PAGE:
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Among the several interesting loan exhibitions shown at the Fogg Museum during the summer is a collection of coins lent by L. C. Briggs '31. The collection is composed of English coins before 1272, coins which influence this series or were contemporary with it, and also miscellaneous coins of historical interest.
The oldest coins in the collection of British money date back to 150 B. C. These coins are found equally in France and Southern England and are believed by some to be Gaulish but it is more likely that they are copied from a Gaulish type.
Another interesting series includes the coins of England before the country became united under one king. In this group is the coin of St. Edmund which was probably struck out about 900 for circulation in East Anglia.
Also on display is the series including the sole monarchy of England before the conquest. This series includes the coins of Canute, king of Denmark and England. He was the king of whom the story is told that he commanded the tide to stop rising. His coins show a feature common to this series, a voided cross on the reverse design. The purpose of this cross was to afford a convenient gauge for cutting the coins into halves and quarters as the practice was then to make change by cutting the penny. A half penny so cut is shown among the coins of Canute.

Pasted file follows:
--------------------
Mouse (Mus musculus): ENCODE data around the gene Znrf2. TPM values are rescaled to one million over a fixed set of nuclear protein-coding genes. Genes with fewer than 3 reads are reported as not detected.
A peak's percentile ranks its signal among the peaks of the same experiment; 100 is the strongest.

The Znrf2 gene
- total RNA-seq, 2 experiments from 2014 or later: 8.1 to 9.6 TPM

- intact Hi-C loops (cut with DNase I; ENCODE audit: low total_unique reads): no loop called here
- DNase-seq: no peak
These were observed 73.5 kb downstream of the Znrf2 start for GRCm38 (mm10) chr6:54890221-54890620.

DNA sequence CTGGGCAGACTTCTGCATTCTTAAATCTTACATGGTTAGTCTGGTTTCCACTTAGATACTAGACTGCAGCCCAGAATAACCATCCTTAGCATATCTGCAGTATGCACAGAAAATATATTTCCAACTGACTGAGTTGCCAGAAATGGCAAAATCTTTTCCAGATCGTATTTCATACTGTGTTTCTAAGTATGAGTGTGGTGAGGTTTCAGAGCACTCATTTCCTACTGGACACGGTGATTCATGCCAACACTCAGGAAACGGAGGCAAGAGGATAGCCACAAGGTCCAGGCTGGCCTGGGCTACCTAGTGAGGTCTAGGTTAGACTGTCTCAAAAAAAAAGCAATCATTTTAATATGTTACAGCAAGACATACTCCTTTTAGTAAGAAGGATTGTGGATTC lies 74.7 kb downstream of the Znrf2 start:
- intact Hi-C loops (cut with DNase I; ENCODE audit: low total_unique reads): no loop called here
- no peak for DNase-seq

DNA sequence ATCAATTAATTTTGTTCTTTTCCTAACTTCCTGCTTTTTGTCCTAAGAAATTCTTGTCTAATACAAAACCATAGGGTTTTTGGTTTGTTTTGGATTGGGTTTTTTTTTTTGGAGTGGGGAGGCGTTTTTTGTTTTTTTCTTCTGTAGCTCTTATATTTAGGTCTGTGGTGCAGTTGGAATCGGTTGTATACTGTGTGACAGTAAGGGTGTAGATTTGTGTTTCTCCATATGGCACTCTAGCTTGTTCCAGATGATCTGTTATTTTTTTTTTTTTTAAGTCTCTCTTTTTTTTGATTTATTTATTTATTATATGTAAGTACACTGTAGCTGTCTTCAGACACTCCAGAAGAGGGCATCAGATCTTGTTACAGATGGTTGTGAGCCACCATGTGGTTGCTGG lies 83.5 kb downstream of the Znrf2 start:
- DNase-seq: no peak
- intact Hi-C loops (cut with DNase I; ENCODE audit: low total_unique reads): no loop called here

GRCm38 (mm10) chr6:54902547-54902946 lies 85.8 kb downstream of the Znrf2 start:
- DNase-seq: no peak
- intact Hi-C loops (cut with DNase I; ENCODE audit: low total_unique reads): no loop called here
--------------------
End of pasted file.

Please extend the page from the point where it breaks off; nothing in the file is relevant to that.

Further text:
Among the coins of the post-conquest period before 1272 is one of Prince Henry, Earl of Northumberland. He was the son of David I and great grandson of the Duncan who has a prominent part in Shakespeare's tragedy, "Macbeth".
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